Andrew: Some will object to the idea that a person is killed in abortion, as they believe in the magical transformation of a lump of tissue to a human being upon passing through the birth canal. Some believe that lump of tissue becomes magically self-aware at a different point, but that exact point varies depending upon when the person believes women will be pacified by the timing.

  18. In Fairfax Virginia the school board came out with a policy on transgender students. They started the paper with some definitions. I discovered that sex is what you are assigned on your birth certificate and there was no definition of gender. Stupid me, I thought that sex was determined at conception by chromosomes and gender was a property of declined languages. I never knew that sex was assigned at birth and humans have gender. Gender was proposed as a human property by a quack psychiatrist Dr. Money in the 1960 and was debunked, I thought. Now quackery is back as government policy.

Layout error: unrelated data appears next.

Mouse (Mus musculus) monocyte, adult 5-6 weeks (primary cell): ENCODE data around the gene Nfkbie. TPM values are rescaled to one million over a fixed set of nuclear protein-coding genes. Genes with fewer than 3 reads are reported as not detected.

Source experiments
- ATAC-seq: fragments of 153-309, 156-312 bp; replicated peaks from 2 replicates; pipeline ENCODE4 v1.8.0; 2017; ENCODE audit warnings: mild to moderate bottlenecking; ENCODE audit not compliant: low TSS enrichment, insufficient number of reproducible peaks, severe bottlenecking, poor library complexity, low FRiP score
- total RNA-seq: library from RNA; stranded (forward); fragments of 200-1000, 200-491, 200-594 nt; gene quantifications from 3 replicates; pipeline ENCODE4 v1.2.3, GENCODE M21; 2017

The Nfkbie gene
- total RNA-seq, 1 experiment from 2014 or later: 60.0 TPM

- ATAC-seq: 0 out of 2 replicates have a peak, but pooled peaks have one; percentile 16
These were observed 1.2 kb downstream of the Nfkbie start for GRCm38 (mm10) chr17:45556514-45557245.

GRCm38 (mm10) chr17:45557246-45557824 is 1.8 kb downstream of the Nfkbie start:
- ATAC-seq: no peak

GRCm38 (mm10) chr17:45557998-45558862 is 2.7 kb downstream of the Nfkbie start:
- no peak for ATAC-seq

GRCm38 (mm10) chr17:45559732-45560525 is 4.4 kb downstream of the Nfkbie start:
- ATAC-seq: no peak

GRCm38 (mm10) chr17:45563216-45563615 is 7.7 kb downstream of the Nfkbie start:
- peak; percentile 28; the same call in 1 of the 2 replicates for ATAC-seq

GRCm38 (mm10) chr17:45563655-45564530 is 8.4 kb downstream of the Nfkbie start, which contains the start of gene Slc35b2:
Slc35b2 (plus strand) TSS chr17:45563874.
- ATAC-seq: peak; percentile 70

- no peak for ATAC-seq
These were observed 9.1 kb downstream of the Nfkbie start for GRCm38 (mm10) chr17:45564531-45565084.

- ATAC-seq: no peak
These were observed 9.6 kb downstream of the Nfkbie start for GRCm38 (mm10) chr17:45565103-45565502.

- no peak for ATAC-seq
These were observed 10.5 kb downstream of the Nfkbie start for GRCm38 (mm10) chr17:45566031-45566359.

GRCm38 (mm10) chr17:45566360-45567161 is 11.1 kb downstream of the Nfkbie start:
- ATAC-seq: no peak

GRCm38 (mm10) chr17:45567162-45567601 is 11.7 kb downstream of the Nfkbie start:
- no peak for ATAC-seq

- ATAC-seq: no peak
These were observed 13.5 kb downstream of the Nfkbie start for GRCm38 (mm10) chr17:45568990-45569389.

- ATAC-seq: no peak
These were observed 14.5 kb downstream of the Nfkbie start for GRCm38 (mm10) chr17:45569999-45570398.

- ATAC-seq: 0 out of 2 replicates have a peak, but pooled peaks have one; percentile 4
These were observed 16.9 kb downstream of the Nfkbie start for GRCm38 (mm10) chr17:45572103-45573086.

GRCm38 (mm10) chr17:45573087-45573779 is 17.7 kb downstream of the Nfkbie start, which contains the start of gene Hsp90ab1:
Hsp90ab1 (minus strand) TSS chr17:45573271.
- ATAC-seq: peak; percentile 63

19. Ye Olde Statistician

    August 13, 2016 at 1:24 pm

    They started the paper with some definitions. I discovered that sex is what you are assigned on your birth certificate and there was no definition of gender. Stupid me, I thought that sex was determined at conception by chromosomes and gender was a property of declined languages.

    Doncha just love dem science deniers?

  20. Milton Hathaway

    August 13, 2016 at 2:44 pm

    Sometimes I wonder what ever happened to the “smell test”. In this particular survey, there are two parts to the smell test: